A Thousand a Day (#669)

Around the time that Charlie Sheen was starring in the movie Platoon, I read an interview where he said that his accountant had put him on a budget of $1000 a day. While he apparently struggled to stay within his limits, I remember thinking what a phenomenal amount of money that would be if I could really spend it on whatever I wanted.

Recently, it occurred to me that we are all a little bit more like Charlie Sheen than we might like to imagine (no offense to Charlie!), in that:

Every single day day we are given approximately a thousand minutes to spend on whatever we want.
(This is based on the fact that there are 1,440 minutes in a day, 420 to 480 of which we tend to spend sleeping.)

In fact, the main difference that I can find between having a thousand dollars a day or a thousand minutes a day to spend is that unlike money:

You can always only spend ONE minute at a time.
Here are a few thoughts on how to make the most of your minutes:

1. Don’t save – spend!

Unlike money (and some cellphone plans), you don’t get to save up the unused minutes from today to spend tomorrow. So rather than spend too many minutes trying to save time, spend just enough minutes planning to ensure you spend the rest of today’s time wisely.

2. Balance consumption with production

Our time is always spent engaged in one of three ways:

  • Active input, or consumption – reading, watching TV, listening to music or information, being entertained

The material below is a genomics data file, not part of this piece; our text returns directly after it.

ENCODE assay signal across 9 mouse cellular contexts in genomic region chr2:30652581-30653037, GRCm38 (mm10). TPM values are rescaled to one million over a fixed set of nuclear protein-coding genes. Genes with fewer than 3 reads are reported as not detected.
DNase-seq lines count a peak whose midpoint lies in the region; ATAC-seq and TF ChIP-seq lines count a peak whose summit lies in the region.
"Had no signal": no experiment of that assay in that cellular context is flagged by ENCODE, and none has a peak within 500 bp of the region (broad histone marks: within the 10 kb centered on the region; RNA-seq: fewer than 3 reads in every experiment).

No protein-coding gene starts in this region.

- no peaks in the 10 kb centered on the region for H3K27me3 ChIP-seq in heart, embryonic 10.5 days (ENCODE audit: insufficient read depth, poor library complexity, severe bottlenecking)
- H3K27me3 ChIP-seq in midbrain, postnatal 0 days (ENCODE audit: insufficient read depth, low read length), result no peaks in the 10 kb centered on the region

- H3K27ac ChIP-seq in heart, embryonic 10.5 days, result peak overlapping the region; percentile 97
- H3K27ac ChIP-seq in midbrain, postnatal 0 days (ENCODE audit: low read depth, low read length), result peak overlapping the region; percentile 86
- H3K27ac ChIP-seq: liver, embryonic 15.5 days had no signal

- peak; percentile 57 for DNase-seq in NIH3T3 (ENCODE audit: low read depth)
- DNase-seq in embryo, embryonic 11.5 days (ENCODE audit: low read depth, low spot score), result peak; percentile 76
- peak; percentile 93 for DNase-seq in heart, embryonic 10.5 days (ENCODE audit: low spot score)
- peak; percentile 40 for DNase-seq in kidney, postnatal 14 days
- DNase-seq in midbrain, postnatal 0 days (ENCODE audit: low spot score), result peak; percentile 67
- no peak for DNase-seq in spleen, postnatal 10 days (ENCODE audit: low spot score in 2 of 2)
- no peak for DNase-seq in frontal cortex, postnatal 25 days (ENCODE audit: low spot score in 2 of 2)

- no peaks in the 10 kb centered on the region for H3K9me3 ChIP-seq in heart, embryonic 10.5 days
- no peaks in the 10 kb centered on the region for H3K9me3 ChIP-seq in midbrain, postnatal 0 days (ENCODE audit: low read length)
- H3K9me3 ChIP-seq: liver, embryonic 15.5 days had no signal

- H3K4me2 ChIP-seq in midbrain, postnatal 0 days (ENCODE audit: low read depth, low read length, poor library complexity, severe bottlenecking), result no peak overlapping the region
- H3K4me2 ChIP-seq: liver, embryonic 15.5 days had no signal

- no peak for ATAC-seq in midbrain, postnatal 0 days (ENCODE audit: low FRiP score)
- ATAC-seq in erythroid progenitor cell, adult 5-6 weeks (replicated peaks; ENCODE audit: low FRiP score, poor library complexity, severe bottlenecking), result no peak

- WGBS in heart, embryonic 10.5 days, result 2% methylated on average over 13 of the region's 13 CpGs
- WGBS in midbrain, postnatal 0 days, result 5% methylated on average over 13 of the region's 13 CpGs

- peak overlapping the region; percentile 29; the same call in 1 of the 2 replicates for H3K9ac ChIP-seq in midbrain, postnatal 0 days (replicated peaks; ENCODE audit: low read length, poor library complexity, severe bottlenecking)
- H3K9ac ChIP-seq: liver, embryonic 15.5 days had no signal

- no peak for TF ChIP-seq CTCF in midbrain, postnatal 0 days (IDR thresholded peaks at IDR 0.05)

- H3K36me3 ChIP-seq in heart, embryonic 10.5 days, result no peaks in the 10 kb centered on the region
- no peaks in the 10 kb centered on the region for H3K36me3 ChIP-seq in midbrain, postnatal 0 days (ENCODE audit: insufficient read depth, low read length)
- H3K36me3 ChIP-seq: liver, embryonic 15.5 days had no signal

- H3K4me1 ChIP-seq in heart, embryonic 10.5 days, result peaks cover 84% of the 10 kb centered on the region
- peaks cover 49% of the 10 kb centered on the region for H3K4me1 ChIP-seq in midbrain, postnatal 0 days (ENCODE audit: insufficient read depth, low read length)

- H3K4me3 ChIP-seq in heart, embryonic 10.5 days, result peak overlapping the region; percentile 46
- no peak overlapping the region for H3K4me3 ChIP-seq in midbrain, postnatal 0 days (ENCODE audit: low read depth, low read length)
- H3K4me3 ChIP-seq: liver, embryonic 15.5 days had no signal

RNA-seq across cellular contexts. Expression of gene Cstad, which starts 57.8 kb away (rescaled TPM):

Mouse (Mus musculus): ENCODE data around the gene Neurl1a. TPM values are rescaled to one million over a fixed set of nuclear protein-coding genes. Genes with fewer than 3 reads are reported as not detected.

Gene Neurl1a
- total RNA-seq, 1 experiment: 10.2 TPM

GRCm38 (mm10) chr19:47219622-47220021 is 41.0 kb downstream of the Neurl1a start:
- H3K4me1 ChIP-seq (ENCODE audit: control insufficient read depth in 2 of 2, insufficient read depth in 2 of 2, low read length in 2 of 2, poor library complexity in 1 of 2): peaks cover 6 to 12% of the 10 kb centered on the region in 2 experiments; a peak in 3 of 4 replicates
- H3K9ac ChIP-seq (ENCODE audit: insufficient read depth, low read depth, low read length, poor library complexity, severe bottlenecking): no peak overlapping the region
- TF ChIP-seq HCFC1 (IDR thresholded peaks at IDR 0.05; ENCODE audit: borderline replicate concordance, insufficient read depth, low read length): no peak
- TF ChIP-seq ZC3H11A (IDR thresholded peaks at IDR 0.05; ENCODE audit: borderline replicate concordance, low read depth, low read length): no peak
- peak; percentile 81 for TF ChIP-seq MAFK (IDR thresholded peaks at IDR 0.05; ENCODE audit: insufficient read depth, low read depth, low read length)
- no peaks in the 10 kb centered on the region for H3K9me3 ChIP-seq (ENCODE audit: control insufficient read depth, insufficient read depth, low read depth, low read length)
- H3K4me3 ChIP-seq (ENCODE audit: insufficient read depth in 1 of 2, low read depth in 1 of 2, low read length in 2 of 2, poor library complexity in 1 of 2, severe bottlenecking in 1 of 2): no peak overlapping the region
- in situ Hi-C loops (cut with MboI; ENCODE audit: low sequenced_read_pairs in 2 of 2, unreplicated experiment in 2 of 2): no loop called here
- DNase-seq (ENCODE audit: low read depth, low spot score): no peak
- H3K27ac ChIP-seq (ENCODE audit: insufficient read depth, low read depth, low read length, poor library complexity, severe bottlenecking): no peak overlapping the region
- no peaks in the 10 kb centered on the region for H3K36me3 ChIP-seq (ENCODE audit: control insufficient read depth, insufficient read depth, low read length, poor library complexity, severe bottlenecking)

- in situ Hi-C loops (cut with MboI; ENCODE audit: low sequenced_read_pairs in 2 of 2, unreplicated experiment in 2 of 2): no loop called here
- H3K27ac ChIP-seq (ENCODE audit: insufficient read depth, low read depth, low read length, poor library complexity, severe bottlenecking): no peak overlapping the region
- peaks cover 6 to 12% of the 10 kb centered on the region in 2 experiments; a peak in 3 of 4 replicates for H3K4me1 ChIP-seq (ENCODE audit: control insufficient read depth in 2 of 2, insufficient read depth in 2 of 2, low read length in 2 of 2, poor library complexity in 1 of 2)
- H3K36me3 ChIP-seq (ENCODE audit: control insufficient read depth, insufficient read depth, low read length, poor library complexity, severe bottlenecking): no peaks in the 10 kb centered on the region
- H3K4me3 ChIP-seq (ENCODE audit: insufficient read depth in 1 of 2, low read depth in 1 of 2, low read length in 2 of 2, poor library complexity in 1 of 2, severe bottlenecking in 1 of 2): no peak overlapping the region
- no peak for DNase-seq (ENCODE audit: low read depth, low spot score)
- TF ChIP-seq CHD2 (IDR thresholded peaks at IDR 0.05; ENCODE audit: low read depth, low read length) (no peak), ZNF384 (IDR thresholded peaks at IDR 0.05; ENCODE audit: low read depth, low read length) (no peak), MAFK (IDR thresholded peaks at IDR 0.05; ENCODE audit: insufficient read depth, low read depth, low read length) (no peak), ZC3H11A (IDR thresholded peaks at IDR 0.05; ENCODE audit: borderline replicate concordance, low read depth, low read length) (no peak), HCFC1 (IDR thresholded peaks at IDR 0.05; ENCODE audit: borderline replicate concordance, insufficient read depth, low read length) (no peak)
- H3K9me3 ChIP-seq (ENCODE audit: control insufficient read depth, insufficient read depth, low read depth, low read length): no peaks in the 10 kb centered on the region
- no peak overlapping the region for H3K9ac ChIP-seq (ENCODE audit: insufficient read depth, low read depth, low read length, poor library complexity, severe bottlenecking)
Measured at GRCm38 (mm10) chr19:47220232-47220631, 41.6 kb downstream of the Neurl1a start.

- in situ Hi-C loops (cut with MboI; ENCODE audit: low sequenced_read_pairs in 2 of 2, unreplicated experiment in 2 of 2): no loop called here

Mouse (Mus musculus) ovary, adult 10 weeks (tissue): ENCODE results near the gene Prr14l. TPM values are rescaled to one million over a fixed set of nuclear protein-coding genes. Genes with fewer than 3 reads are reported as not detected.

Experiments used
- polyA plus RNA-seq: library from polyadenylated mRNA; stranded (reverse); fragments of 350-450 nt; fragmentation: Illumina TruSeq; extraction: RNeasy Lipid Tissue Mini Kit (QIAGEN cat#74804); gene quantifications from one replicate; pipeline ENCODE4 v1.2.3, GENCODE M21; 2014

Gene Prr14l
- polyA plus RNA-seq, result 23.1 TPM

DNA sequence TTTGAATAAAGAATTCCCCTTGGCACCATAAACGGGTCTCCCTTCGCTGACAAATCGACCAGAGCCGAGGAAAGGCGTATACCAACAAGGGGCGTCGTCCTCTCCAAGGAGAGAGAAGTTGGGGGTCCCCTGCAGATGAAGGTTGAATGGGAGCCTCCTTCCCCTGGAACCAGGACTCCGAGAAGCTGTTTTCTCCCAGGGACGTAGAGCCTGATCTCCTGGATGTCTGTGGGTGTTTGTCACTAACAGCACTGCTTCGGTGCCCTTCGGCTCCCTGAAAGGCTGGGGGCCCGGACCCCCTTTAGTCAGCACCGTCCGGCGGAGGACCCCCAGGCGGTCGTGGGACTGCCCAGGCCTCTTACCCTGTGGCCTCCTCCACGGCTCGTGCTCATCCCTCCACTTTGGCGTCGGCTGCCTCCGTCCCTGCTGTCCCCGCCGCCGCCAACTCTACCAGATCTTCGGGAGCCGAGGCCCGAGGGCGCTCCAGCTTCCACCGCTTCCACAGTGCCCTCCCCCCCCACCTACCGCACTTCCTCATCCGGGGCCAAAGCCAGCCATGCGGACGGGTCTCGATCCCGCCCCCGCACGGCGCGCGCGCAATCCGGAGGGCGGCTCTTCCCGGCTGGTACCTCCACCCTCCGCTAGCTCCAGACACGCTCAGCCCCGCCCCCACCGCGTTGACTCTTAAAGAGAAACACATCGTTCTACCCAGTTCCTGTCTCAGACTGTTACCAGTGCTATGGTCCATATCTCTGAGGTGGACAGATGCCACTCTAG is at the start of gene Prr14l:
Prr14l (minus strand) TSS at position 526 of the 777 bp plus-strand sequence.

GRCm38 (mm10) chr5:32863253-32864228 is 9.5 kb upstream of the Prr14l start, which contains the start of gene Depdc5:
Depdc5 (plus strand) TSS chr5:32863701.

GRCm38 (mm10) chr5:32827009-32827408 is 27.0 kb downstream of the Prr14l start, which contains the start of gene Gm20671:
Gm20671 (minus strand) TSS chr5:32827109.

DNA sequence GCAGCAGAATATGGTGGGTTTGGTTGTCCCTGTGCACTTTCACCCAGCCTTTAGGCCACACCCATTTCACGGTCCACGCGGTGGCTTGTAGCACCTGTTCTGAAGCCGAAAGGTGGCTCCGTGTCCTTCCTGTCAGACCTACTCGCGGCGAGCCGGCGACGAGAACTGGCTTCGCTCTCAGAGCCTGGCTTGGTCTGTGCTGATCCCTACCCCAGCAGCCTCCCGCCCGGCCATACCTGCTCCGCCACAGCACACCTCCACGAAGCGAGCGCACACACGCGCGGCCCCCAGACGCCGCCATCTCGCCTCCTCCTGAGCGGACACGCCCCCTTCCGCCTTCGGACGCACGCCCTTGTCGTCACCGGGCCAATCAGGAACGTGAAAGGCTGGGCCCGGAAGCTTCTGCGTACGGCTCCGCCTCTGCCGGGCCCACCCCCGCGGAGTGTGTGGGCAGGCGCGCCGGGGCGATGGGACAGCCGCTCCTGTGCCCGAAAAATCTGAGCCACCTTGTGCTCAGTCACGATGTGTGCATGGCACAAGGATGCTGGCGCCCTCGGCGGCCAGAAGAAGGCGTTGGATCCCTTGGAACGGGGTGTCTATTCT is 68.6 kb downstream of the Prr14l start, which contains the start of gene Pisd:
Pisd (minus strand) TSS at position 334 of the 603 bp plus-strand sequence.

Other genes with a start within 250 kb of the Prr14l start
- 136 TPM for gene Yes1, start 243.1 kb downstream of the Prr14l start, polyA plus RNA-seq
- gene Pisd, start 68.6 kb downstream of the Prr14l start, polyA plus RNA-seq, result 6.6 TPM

• Active output, or production – working, exercising, speaking, selling, writing, creating
  • Passive input/output – resting, meditating, being

While some days will inevitably be more about taking stuff in then getting stuff out (or vice-versa), cultivating a balance will keep your energy and enthusiasm for life in a state of easy flow.

3. Give some away to others

While pretty much everybody you meet today will have started with a similar “time balance” as you, there are days where all of us need a little extra support. Here’s a simple rule of thumb:

Every minute you spend making a difference in the life of another human being comes back to you multiplied!

4. Don’t spend it all in one place

Variety isn’t just the spice of life – according to Dr. Greg Berns it’s a prerequisite for fulfillment, growth and a sense of true satisfaction. Consider spending some of your minutes today on something you’ve never done before – going somewhere you’ve never gone, reading something you’ve never read, or even talking with someone you would never normally talk with.

Surprise yourself – it’s one of the easiest ways there is to have fun and learn heaps!

5. Make each minute more valuable

As you probably already know from your own experience, all minutes are not created equal. But what is not so obvious is that what we get back from each minute we spend is not so much a function of where, what, or who we spend it on but rather of how we spend it.

A theater director I once worked with asked the company if they would prefer to have “tentative sex” or “fully engaged sex”. While “fully engaged” was the unanimous answer, he pointed out that unless you are used to fully engaging in any moment with whatever you are doing, it can be difficult to turn it on or off.

So that’s today’s experiment – to spend your minutes today in a committed fashion, as if each one was being spent on the most important, valuable thing you could possibly be doing with your time. Dance like there’s nobody watching, work like you don’t need the money, and live as if your life depended on it!

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Understanding Scarcity (#757)

Economics is a vast and complex field, but in some ways it can be reduced down to one simple principle:

The scarcer the resource, the more we are willing to give up in order to get it;
the more common the resource, the less we are willing to give up in order to get it.